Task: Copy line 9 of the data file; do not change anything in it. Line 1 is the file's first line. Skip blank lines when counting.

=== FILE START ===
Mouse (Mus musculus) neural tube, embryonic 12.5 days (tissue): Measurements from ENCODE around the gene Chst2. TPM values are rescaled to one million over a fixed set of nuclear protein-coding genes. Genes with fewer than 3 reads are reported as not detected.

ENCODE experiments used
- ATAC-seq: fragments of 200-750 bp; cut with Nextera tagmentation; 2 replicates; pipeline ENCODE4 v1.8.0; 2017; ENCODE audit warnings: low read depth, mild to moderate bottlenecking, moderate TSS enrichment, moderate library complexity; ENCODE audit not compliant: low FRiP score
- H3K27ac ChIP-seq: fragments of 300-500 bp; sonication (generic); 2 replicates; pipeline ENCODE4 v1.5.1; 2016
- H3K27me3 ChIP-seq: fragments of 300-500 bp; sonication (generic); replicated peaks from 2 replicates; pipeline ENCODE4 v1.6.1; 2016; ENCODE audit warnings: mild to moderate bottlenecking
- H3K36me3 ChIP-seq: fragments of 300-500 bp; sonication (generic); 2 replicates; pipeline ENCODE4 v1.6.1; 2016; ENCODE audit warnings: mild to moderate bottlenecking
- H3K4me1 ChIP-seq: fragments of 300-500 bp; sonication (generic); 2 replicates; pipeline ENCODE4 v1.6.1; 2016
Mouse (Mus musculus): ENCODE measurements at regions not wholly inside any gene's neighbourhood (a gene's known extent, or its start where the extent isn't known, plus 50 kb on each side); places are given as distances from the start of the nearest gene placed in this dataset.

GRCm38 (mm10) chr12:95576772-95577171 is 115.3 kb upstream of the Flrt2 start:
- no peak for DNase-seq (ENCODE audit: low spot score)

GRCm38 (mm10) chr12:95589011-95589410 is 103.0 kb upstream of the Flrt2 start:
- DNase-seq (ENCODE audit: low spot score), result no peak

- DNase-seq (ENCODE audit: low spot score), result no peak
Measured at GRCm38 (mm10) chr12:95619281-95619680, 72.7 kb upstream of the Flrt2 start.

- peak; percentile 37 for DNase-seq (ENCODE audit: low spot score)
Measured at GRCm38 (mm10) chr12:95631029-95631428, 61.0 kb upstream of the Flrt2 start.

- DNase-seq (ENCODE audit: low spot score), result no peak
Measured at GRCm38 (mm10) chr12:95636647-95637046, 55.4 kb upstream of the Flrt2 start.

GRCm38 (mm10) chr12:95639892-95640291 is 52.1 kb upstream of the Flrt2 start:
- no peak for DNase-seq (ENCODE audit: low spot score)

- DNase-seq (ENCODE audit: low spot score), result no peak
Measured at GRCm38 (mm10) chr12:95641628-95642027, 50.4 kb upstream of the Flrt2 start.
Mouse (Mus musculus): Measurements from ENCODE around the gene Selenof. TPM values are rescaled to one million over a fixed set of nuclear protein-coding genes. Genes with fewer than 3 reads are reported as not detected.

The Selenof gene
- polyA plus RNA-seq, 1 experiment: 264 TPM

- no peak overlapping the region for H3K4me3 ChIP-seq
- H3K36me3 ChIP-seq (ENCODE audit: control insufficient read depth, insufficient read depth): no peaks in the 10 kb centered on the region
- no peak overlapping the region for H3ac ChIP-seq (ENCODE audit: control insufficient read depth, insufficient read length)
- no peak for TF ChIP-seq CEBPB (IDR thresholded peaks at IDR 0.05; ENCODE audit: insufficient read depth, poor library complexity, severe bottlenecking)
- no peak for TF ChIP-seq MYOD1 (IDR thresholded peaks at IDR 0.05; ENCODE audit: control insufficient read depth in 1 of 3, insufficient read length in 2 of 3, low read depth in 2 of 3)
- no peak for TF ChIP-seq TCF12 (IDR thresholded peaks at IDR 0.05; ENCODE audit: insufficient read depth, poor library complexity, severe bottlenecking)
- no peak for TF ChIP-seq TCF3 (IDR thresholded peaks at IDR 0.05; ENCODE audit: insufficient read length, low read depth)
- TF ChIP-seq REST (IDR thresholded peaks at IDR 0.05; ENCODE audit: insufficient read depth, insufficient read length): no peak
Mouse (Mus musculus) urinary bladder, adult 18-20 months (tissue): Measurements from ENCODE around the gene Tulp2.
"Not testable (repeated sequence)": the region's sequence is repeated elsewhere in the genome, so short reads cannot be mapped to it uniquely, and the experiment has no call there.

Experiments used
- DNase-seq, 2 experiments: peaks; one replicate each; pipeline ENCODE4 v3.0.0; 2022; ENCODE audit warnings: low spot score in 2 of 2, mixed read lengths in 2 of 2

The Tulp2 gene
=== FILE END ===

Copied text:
GRCm38 (mm10) chr12:95576772-95577171 is 115.3 kb upstream of the Flrt2 start: